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Letters to the Editor

Porching charge

April 3, 2012

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To the editor:

As threatened, on April 1, my daily Journal-World, which has for the last five years always appeared on my porch, suddenly appeared at the far end of my driveway. I was curious whether this would happen, as it was unclear whether “guaranteed porch delivery” meant “we’ll work hard to make sure you get porch delivery” or the veiled threat “you are guaranteed to not get your newspaper on your porch, unless you cough up 50 percent more a month.” As I expected, it was the latter.

Walking down my block Monday morning, seeing the sidewalk newly strewn with newspapers, I could only think “Thank you, Journal World, for making it that much harder for your elderly and disabled customers to retrieve their papers and for exploiting a new opportunity to gouge your loyal subscribers.”

I don’t mind if you’re a company that provides a new service in exchange for an additional charge. That’s fair. But the Journal-World has taken a new tack: “We won’t increase our customer service level and ask you to pay for it. Instead, we’ll DECREASE our level of service and make you pay more in order to regain it!” Congratulations, I can only imagine the high-fives in the marketing department the day that brilliant idea was hatched.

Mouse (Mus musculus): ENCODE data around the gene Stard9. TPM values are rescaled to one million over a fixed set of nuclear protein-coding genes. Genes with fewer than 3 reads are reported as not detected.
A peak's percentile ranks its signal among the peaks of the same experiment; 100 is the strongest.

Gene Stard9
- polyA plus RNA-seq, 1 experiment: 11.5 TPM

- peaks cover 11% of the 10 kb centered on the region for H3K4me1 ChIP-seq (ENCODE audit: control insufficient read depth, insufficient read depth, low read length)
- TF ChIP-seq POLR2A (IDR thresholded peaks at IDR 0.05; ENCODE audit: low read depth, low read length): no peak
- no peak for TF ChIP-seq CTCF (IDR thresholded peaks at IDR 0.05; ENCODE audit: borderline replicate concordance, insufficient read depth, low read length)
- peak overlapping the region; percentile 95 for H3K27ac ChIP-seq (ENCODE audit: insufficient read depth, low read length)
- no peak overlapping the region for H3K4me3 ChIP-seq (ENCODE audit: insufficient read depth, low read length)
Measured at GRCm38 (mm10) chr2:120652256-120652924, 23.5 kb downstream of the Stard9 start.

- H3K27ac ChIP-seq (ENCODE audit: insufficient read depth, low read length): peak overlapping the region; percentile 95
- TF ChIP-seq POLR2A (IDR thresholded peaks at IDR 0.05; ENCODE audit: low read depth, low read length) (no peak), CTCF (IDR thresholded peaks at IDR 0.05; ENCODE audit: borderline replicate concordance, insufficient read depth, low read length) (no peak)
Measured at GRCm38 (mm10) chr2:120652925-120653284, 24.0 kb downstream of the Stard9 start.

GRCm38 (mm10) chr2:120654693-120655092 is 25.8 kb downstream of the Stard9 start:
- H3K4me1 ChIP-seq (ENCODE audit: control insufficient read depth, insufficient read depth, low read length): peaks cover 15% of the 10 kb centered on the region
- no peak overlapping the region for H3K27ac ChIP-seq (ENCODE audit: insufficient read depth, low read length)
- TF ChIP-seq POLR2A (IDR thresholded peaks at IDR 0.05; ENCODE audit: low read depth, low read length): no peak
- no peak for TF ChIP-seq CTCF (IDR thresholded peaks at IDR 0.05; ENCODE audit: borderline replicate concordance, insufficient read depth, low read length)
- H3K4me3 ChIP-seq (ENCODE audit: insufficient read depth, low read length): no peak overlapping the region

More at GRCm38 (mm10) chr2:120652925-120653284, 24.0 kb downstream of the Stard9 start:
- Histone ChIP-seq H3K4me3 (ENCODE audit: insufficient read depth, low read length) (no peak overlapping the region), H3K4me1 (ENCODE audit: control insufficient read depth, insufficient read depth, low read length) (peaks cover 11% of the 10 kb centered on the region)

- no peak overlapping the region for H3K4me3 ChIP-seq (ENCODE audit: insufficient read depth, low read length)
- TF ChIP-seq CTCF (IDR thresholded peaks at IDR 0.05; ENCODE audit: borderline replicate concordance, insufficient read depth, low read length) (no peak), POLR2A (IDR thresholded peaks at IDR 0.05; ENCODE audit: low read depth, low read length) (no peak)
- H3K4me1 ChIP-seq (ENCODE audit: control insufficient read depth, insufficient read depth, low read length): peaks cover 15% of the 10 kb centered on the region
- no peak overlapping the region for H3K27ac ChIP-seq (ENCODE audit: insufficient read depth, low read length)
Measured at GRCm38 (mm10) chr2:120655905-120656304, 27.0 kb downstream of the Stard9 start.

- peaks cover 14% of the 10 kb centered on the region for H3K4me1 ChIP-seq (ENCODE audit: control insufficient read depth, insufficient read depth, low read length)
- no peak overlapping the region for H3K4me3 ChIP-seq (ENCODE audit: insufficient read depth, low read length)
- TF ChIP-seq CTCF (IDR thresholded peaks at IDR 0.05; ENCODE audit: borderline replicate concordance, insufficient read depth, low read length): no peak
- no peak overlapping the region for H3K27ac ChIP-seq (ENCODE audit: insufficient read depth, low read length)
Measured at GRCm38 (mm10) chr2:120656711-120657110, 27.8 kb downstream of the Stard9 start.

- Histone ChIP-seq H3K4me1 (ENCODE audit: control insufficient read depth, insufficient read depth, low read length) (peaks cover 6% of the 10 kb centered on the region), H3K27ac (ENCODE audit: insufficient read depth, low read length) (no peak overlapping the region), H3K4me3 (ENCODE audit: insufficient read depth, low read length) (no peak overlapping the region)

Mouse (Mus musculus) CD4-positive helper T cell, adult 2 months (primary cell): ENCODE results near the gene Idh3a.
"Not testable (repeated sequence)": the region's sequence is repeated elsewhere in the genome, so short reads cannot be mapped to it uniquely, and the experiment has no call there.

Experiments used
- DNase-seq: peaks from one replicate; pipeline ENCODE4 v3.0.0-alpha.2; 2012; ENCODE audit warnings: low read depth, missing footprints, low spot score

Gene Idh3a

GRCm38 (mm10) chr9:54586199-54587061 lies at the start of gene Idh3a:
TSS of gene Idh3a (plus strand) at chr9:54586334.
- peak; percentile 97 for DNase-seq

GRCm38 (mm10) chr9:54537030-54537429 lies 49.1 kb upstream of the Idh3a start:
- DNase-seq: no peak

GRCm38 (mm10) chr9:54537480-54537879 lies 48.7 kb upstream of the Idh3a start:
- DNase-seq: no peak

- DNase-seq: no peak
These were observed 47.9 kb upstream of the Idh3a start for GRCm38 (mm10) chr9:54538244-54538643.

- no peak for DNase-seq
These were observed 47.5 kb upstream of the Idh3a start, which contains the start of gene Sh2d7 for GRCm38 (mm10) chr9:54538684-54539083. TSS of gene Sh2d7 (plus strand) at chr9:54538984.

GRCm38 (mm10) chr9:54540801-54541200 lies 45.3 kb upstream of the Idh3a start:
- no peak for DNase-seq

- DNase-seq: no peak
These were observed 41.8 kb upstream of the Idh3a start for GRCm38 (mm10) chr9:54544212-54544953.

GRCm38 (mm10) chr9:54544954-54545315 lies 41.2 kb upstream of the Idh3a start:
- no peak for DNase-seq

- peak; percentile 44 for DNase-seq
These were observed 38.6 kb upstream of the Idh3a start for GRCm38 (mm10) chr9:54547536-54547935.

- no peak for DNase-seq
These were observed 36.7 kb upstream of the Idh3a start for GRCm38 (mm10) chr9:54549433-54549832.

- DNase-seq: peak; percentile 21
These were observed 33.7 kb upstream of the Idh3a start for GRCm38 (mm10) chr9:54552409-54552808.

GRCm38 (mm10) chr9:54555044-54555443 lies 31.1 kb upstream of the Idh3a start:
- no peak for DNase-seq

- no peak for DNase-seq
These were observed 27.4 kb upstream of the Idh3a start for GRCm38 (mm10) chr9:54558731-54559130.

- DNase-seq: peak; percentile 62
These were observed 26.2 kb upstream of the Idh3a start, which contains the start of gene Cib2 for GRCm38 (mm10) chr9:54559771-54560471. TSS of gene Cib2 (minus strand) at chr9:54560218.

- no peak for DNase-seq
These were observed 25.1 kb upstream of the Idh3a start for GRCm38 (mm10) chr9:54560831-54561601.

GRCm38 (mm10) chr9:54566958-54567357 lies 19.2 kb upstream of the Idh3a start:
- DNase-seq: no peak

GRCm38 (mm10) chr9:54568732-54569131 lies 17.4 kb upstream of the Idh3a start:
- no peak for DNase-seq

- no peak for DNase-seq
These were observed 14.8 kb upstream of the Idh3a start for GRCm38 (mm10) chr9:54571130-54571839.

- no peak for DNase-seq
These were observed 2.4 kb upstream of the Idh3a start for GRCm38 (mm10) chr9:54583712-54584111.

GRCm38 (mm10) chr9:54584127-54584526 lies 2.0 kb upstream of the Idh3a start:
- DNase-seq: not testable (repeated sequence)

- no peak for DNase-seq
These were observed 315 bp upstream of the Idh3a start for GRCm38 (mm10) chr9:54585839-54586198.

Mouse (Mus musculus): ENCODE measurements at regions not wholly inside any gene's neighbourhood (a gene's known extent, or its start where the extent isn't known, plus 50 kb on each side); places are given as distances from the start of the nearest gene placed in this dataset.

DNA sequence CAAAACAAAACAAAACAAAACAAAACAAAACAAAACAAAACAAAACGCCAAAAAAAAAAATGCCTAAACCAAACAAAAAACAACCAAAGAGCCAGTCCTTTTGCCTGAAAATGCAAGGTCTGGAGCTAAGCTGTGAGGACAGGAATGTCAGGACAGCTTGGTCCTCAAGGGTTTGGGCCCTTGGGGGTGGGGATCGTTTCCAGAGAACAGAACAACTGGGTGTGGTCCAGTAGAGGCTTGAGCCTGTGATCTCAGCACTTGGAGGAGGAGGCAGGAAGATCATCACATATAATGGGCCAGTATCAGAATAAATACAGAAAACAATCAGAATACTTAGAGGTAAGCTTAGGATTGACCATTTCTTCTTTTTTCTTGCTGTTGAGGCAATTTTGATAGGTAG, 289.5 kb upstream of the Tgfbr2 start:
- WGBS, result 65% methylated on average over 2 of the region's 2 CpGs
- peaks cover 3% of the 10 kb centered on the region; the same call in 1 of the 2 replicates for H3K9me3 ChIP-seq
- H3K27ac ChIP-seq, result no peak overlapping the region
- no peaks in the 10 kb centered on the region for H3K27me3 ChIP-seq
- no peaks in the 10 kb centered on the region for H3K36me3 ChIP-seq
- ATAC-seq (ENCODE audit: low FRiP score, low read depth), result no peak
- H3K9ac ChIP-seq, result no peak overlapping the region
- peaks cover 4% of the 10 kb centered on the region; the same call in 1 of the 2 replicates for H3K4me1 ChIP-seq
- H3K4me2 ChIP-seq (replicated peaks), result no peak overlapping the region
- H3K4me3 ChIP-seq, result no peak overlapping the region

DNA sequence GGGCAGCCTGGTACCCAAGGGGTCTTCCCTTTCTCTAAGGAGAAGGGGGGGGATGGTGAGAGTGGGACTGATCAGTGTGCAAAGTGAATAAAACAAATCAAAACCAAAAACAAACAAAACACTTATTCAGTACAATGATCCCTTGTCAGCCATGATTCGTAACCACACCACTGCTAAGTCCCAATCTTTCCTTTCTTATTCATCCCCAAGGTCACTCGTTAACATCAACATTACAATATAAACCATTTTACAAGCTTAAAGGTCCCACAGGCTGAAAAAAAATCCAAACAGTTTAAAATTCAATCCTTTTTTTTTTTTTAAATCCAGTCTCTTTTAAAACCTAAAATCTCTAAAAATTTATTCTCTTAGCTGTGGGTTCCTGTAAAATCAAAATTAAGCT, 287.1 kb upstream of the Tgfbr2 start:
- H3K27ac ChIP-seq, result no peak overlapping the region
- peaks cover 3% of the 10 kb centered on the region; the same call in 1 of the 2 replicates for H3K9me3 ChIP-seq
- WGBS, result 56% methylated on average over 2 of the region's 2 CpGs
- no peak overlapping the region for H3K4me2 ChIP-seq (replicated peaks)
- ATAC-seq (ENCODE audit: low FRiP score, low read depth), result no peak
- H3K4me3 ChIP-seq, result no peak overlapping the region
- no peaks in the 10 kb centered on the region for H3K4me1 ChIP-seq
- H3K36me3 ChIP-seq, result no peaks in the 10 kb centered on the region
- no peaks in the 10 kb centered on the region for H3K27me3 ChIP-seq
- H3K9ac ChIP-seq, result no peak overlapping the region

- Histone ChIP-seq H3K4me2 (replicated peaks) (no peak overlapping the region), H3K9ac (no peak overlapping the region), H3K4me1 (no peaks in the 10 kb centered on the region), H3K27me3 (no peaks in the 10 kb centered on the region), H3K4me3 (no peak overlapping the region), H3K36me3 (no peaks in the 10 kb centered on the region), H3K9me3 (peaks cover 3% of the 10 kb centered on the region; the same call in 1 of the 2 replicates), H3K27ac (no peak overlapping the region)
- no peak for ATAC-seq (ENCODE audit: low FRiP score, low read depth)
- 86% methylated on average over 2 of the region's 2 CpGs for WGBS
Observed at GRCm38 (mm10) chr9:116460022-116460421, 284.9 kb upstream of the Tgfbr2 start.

I look forward to the next phase of ratcheting down your customer service level: Will you supply the newspaper, but only in secret code form, easily deciphered with a decoder available for an additional monthly fee?

Comments

Fossick 2 years ago

World ends, elderly and disabled hardest hit.

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annac 2 years ago

I signed up by phone for porch delivery. Due to age and ailments, I've had this delivery for a while by agreement with my newspaper carrier through LJW, so I thought this simply meant LJW would pay the carrier more. What happened, however, is that the newspaper is being left at the end of driveway, near the street. A neighbor told me the carrier did not know where my house was ! I could not reach a live person by phone, tried several times, left messages for the circulation manager, had no reply. This is a mess. I would like my old carrier back but can't connect with LJW.

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Mike Ford 2 years ago

I delivered the Manhattan Mercury in the 1980's when I lived there. I once got three stitches in my chin because I looked back on my moped to make sure the paper hit the porch and slid into a parked vehicle. I very sure these lazy people won't exert anywhere near that dedication in their extortion tactics/

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Lawrence Morgan 2 years ago

I agree completely with none2.

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none2 2 years ago

I think some of you are being a bit harsh. The World Company's cash cow was Sunflower Broadband which is no more. I'm sure it was a big hit to also loose the printing arrangement for the USA Today to Des Moines.